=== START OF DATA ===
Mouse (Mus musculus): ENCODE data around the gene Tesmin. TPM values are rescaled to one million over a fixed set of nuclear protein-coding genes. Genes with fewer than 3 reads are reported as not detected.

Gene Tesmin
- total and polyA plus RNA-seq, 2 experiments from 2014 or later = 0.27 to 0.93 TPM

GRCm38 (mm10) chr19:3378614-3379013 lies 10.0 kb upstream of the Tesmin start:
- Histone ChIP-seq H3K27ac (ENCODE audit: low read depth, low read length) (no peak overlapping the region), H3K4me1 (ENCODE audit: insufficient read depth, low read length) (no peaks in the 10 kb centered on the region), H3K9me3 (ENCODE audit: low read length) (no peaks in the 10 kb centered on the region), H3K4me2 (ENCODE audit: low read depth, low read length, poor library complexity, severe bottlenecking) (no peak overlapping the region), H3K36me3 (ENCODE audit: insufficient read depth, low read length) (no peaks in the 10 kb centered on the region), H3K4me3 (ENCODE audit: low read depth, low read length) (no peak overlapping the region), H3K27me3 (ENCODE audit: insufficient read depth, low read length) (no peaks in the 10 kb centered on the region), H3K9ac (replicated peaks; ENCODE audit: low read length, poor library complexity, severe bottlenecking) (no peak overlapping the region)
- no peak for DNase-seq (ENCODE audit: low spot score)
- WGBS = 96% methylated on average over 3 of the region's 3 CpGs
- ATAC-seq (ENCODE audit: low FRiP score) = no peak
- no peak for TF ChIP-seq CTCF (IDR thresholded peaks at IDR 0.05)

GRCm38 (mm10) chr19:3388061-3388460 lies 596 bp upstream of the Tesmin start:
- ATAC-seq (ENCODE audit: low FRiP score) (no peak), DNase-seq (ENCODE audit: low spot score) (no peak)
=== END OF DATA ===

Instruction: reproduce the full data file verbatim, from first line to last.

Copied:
Mouse (Mus musculus): ENCODE data around the gene Tesmin. TPM values are rescaled to one million over a fixed set of nuclear protein-coding genes. Genes with fewer than 3 reads are reported as not detected.

Gene Tesmin
- total and polyA plus RNA-seq, 2 experiments from 2014 or later = 0.27 to 0.93 TPM

GRCm38 (mm10) chr19:3378614-3379013 lies 10.0 kb upstream of the Tesmin start:
- Histone ChIP-seq H3K27ac (ENCODE audit: low read depth, low read length) (no peak overlapping the region), H3K4me1 (ENCODE audit: insufficient read depth, low read length) (no peaks in the 10 kb centered on the region), H3K9me3 (ENCODE audit: low read length) (no peaks in the 10 kb centered on the region), H3K4me2 (ENCODE audit: low read depth, low read length, poor library complexity, severe bottlenecking) (no peak overlapping the region), H3K36me3 (ENCODE audit: insufficient read depth, low read length) (no peaks in the 10 kb centered on the region), H3K4me3 (ENCODE audit: low read depth, low read length) (no peak overlapping the region), H3K27me3 (ENCODE audit: insufficient read depth, low read length) (no peaks in the 10 kb centered on the region), H3K9ac (replicated peaks; ENCODE audit: low read length, poor library complexity, severe bottlenecking) (no peak overlapping the region)
- no peak for DNase-seq (ENCODE audit: low spot score)
- WGBS = 96% methylated on average over 3 of the region's 3 CpGs
- ATAC-seq (ENCODE audit: low FRiP score) = no peak
- no peak for TF ChIP-seq CTCF (IDR thresholded peaks at IDR 0.05)

GRCm38 (mm10) chr19:3388061-3388460 lies 596 bp upstream of the Tesmin start:
- ATAC-seq (ENCODE audit: low FRiP score) (no peak), DNase-seq (ENCODE audit: low spot score) (no peak)